Bees and Kombucha

After noticing how much it improved his own health, B Wrangler tried it on his bees:

In the early spring, I grade my hives strong, average, below average, weak. This year, I sprayed the below average hives with slightly diluted, about 30%, solution of overly ripe kombucha. It was probably about 3 weeks old.

The spraying was done incidentally, without any planning, etc., just to watch the initial reaction of the bees. After spraying, the below average hives were left alone, without any additional manipulation or observations.

The kombucha worked better than smoke for controlling the bees in a normal situation.

To evaluate the yard’s progress, I’d pop the covers off a couple of strong hives and a couple of weak hives every few weeks. Ten weeks later, I popped the covers off the below average hives and found they had a full super of honey, while all of the others, even those with larger bee populations had none. In fact, they hadn’t even entered the supers.

I was quite surprised to say the least! And I’d had forgotten about the incidental kombucha spraying until looking at my notes a week later.

This reminds me of the turning point in the discovery of Vitamin B1. Experiment 2 done by Christiaan Eijkman gave results opposite to Experiment 1. Eijkman was unaware, until he looked into it, that his chickens, the experimental subjects, had been fed different rice in the two experiments.

Thanks to Heidi.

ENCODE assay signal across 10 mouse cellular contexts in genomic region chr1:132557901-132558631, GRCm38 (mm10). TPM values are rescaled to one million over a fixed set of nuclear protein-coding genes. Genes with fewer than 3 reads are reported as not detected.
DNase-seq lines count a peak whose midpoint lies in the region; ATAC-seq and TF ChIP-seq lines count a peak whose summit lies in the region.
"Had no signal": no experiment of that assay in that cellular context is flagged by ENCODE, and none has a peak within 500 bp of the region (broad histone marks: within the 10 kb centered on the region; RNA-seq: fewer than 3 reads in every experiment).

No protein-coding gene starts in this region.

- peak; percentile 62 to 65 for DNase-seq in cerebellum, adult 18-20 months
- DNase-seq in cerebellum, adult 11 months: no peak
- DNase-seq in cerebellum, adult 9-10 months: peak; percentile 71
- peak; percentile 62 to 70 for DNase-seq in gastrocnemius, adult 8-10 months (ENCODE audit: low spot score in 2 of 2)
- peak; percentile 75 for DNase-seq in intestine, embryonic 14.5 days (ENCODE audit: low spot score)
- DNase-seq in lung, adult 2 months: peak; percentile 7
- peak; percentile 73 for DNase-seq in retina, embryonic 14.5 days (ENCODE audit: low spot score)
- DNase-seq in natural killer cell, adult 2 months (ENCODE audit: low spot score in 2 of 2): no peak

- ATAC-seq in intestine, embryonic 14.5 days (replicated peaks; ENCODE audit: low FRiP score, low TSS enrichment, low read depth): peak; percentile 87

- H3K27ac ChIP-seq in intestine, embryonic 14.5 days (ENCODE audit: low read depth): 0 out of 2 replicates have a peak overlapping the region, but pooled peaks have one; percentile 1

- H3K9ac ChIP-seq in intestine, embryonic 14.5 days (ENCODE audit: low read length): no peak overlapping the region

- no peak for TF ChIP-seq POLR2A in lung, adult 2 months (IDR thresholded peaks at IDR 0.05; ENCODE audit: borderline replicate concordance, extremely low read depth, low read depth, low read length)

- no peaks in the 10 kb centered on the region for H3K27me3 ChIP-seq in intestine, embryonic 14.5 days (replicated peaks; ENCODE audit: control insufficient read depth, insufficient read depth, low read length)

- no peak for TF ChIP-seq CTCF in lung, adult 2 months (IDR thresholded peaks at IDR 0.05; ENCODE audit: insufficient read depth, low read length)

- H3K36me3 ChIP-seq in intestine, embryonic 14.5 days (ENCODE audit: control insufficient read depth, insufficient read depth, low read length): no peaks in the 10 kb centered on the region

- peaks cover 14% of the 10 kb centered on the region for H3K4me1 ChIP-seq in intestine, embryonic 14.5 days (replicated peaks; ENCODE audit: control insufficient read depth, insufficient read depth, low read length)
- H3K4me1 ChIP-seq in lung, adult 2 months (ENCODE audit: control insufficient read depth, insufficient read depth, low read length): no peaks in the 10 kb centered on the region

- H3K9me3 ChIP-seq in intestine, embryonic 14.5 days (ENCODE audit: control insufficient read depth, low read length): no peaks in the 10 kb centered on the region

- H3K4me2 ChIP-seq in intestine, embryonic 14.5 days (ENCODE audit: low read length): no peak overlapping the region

9 Replies to “Bees and Kombucha”

  1. Interesting.

    And then you could use the honey as food for your kombucha!

    Actually, that brings up an interesting question: what else benefits from bacteria cultures? I’m in the process of whipping up a pair of two gallon jugs of kombucha and was trying to figure out what to do with it if it ends up tasting bad. I was thinking about maybe using it as fertilizer and seeing what my garden thinks of it.

  2. bennetta you are right: kombucha made with honey would be very very bad to spray on hives! I think your garden is already teeming with bacteria, so I wouldn’t expect kombucha to help. Yeah, why should bees living in artificial hives be bacteria-deficient, which is what this observation suggests? The bees are eating natural food — aren’t they? Or perhaps they are eating food that is unnaturally low in bacteria.

  3. Seth,

    That was my gut instinct: my organic garden would probably remain the same. Any sort of perceived change would probably be from additional nutrients in the kombucha (acids, vitamins, sugars, and whatnot) and not the bacteria itself.

    And bees feeding off of my garden? Why would they need the extra bacteria? They probably wouldn’t. Certainly not in my garden. Granted, an organic home garden in Northern California isn’t exactly a purely “natural” environment, but it’s not a hospital or freezer.

    I guess the question remains. What to do with kombucha if it comes out tasting bad, without throwing it away?

  4. In my experience kombucha can be bad in three ways: 1. Too sour. Too close to vinegar. 2. Too weak flavor. Which means I didn’t use enough tea. 3. Too strong flavor. Which means I used too much tea. I could use it to store kombucha mothers or use it to jumpstart another batch. If I had too sour kombucha today I would do an experiment: start 4 new jars of kombucha (tea + sugar + kombucha mother). In two jars I’d put some of the sour kombucha, in the other two jars I’d put nothing. Then see if there was a difference after two weeks. Perhaps the bad kombucha can speed up later batches of good kombucha.

  5. I was reading today that since honey has antibacterial properties that it shouldn’t be used to make kombucha.
    Do you have an opinion?

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